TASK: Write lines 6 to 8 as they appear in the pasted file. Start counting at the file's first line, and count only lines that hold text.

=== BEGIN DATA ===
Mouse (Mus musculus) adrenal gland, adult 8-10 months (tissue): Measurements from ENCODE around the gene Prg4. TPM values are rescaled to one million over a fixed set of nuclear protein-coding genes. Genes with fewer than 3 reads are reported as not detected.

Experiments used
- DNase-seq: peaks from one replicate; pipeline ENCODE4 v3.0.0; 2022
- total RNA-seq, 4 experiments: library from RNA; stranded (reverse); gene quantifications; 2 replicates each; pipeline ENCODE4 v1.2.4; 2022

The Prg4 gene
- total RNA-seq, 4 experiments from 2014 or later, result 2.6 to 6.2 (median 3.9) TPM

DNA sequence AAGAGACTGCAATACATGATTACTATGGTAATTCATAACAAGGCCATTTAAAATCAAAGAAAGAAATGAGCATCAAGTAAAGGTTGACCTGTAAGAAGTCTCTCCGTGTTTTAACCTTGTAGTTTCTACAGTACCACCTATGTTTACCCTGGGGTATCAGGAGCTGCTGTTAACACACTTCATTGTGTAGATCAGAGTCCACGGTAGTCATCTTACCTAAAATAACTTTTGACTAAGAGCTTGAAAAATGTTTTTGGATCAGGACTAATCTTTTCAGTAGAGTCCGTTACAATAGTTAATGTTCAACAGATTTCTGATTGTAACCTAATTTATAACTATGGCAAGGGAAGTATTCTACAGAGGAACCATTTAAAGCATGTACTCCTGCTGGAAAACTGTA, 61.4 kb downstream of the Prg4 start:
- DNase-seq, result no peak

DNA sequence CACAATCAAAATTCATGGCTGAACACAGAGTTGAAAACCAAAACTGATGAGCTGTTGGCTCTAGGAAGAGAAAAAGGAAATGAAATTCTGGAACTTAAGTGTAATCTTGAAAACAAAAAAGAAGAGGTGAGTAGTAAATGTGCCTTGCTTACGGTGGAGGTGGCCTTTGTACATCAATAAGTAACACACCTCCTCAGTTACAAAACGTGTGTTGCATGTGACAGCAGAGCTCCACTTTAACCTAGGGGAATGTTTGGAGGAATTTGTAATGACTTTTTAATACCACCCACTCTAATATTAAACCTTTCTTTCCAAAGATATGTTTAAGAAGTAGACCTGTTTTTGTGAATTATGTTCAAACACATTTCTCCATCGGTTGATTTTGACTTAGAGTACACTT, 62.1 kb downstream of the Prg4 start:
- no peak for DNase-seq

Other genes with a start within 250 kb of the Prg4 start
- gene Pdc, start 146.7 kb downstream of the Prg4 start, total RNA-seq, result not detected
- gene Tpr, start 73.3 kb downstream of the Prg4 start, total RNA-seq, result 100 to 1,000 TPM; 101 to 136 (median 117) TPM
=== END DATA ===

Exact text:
- total RNA-seq, 4 experiments from 2014 or later, result 2.6 to 6.2 (median 3.9) TPM

DNA sequence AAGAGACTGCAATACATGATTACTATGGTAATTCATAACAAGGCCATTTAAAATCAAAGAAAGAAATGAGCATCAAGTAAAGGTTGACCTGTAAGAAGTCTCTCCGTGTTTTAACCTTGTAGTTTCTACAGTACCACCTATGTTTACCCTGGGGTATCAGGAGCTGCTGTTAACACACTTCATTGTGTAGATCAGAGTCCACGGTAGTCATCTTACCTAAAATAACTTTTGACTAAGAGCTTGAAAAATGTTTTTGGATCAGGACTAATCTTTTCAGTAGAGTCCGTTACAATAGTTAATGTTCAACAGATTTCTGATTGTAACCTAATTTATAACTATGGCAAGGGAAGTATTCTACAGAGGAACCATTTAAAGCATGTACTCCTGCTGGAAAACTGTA, 61.4 kb downstream of the Prg4 start:
- DNase-seq, result no peak